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Missouri, Rutgers, UConn among schools exploring compensation for costs caused by sports betting

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Bilas: Regulated gambling 'will be a good thing' for NCAA (1:12)

Jay Bilas wants the NCAA to be either be fully for gambling or against it instead of temporarily allowing NCAA championships in cities that permit betting. (1:12)

NCAA athletic programs are examining ways to be compensated for any increased compliance costs caused by the legalization of sports betting in some states.

On Thursday, representatives from Missouri, Rutgers and UConn participated in a conference call with Major League Baseball to consider options, including potentially creating a mechanism where a percentage of the amount wagered on events involving college teams would be funneled back to the schools. Major League Baseball, along with the NBA and PGA Tour, has been lobbying for similar fees to be paid to the professional leagues based on the amount wagered.

The professional leagues have asked for anywhere from 0.25 to 1 percent of the action bet on games and events, although states have been resistant to this point.

"I can confirm that a representative from UConn was present on yesterday's conference call," UConn athletic director David Benedict told ESPN in a statement. "It was beneficial to collaborate with peer and professional institutions as we prepare for what will result from the recent Supreme Court ruling."

Similar discussions were held last week in West Virginia, one of the states that has already passed a law to legalize sports betting. Marshall and West Virginia Universities participated in a meeting with the professional sports leagues, casino and state lottery officials. The schools expressed concerns over the potential added costs, which, by some estimates, could amount to hundreds of thousands of dollars for additional staffing and integrity services.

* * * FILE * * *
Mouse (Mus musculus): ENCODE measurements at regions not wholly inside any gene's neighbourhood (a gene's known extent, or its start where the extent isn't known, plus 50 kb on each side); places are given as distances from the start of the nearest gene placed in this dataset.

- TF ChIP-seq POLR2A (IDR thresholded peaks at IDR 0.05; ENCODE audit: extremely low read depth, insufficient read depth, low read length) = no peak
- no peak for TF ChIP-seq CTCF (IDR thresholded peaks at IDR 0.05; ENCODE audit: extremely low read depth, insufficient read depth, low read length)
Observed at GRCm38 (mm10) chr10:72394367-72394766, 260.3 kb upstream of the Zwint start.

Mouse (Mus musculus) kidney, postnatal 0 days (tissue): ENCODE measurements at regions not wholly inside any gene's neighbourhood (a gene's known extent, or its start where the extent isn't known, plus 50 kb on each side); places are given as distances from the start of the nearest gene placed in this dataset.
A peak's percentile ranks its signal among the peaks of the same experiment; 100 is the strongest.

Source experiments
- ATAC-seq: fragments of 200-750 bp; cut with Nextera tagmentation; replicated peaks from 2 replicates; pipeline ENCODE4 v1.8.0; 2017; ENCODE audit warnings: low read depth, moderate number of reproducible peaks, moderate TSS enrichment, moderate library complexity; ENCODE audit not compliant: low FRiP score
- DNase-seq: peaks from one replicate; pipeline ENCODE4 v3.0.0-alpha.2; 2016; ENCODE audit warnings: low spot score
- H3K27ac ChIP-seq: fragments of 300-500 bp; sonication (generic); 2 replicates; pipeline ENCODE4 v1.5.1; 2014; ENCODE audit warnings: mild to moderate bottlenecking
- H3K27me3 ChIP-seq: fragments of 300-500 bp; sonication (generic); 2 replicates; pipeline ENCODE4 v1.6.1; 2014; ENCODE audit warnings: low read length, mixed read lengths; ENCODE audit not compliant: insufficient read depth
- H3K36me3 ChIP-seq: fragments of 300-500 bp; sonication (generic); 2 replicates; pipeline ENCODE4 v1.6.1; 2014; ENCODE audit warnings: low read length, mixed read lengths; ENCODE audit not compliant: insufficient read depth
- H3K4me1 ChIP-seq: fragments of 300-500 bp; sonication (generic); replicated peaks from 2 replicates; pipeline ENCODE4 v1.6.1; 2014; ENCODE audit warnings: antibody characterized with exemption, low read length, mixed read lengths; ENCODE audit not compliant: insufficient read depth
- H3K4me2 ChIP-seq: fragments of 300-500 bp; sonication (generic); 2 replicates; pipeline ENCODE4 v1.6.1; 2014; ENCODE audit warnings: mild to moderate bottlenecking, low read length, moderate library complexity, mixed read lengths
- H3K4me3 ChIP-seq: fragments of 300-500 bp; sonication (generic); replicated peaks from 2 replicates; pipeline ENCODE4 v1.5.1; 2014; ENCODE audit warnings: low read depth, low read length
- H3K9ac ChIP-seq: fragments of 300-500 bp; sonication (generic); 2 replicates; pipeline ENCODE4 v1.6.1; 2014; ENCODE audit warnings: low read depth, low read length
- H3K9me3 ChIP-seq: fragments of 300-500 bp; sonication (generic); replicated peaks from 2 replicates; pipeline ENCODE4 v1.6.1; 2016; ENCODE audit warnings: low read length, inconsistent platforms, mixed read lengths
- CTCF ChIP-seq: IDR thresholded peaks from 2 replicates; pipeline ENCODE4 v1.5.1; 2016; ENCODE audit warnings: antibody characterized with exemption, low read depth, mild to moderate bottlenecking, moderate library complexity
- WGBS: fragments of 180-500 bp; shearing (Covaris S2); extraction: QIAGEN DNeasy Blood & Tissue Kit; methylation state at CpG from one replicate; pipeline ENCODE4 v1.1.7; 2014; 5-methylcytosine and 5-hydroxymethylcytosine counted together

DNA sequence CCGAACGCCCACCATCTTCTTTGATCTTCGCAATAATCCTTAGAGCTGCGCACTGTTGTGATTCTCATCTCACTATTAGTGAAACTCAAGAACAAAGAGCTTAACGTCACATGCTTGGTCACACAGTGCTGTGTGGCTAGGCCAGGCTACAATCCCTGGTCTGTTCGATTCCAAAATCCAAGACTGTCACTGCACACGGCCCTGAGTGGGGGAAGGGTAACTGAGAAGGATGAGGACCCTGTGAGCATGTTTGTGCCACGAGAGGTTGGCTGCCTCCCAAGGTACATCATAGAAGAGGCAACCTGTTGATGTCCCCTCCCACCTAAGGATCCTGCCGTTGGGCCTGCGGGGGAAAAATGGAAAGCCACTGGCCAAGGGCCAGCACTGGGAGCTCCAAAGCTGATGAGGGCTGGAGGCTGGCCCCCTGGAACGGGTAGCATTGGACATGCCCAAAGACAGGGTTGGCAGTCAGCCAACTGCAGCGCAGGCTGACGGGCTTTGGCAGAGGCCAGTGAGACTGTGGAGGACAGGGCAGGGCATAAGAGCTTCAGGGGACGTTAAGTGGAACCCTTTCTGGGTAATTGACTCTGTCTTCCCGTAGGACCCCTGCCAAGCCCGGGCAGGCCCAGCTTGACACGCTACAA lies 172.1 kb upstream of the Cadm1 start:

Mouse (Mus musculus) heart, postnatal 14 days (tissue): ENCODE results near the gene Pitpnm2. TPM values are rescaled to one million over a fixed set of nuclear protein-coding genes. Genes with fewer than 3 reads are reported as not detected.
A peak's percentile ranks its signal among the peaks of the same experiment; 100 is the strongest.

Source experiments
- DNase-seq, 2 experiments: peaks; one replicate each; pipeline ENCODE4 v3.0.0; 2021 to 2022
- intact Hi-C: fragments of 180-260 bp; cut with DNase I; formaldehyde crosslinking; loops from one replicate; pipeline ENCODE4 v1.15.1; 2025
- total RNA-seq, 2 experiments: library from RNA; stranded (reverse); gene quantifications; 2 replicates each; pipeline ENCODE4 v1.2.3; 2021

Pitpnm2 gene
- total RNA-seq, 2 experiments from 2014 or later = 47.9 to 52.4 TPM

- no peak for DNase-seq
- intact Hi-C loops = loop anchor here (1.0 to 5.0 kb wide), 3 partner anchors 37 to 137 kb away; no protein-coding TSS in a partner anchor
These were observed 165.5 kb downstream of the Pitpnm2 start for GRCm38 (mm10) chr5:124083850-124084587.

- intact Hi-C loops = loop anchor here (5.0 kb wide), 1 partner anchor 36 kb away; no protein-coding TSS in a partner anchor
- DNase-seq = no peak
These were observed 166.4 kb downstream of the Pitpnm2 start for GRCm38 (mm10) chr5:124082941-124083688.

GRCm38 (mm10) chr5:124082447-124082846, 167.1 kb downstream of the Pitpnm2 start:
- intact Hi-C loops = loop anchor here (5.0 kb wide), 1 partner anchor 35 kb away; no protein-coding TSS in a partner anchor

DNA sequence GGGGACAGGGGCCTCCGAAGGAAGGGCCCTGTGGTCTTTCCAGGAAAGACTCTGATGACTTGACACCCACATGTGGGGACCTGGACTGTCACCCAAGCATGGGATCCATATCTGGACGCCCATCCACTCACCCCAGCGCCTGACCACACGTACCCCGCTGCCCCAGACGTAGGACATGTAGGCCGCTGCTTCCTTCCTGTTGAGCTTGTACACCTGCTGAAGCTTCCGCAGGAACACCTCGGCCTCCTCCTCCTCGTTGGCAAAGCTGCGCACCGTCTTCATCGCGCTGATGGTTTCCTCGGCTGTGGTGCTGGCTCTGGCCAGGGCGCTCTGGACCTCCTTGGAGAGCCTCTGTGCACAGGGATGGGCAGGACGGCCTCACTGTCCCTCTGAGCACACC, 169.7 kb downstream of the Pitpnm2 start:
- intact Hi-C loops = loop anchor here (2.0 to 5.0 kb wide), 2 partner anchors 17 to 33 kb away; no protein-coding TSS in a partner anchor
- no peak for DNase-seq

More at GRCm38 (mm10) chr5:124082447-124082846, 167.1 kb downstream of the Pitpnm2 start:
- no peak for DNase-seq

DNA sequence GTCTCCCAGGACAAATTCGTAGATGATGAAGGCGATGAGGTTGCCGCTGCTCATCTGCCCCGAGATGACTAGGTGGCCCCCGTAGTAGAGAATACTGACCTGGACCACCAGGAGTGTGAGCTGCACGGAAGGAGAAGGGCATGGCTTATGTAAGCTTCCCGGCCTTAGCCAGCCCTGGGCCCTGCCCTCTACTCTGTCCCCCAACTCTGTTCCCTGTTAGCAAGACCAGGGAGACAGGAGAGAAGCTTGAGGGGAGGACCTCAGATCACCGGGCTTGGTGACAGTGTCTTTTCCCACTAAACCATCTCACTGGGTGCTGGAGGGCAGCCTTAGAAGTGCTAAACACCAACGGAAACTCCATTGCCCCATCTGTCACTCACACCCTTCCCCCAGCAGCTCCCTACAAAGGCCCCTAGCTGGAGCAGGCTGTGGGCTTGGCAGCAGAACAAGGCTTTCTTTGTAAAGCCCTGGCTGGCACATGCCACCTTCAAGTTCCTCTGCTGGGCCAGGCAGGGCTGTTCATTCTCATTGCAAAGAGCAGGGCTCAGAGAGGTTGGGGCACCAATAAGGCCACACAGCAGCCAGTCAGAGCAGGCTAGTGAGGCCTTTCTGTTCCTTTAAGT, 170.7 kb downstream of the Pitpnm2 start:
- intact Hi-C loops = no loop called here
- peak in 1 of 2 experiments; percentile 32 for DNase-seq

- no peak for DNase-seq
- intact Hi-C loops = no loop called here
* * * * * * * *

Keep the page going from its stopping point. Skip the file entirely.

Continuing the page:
"The schools are concerned that they're going to be taking a lot of risk and are going to have increased compliance costs," said Tom McMillen, head of the Division I Athletic Directors Association. "A lot of these schools have not been in the loop on a lot of this. A lot of these discussions have been going on without the universities' input. These are the crown jewels of your states, and you can't set public policy on sports betting without involving your universities."

The United States Supreme Court struck down the Professional and Amateur Sports Protection of 1992 on Monday, opening a path for states to legalize sports betting. Delaware, Mississippi, New Jersey and West Virginia are expected to be among the first states to begin offering sports betting in the coming months.

The NCAA has staunchly opposed sports betting for decades over concerns that it would jeopardize the well-being of student-athletes. Unlike professional athletes, amateurs don't have the lofty salaries to help protect them from being compromised for gambling purposes. There have been a handful of point-shaving scandals in college basketball, most recently at the University of San Diego during the 2009-10 season. A former Toledo football player admitted in court that he fumbled intentionally in a 2005 bowl game for $500 as part of a gambling plot.

On Thursday, the NCAA announced that it was suspending its policy of prohibiting championship events to be hosted in states with legal sports betting. The NCAA also said it supported a federal framework be put in place for sports betting. In December, NCAA President Mark Emmert floated the idea of a carve-out that would ban betting on college sports.

The NCAA declined comment when reached by ESPN.

New Jersey's laws prohibit betting on games involving state schools, such as Rutgers and Seton Hall, as well as any sporting event hosted inside the state. Delaware has similar stipulations in place.

Nevada sportsbooks are allowed to accept wagers on games involving UNLV and the University of Nevada. Those schools do not receive any fees directly from the betting activity on their games.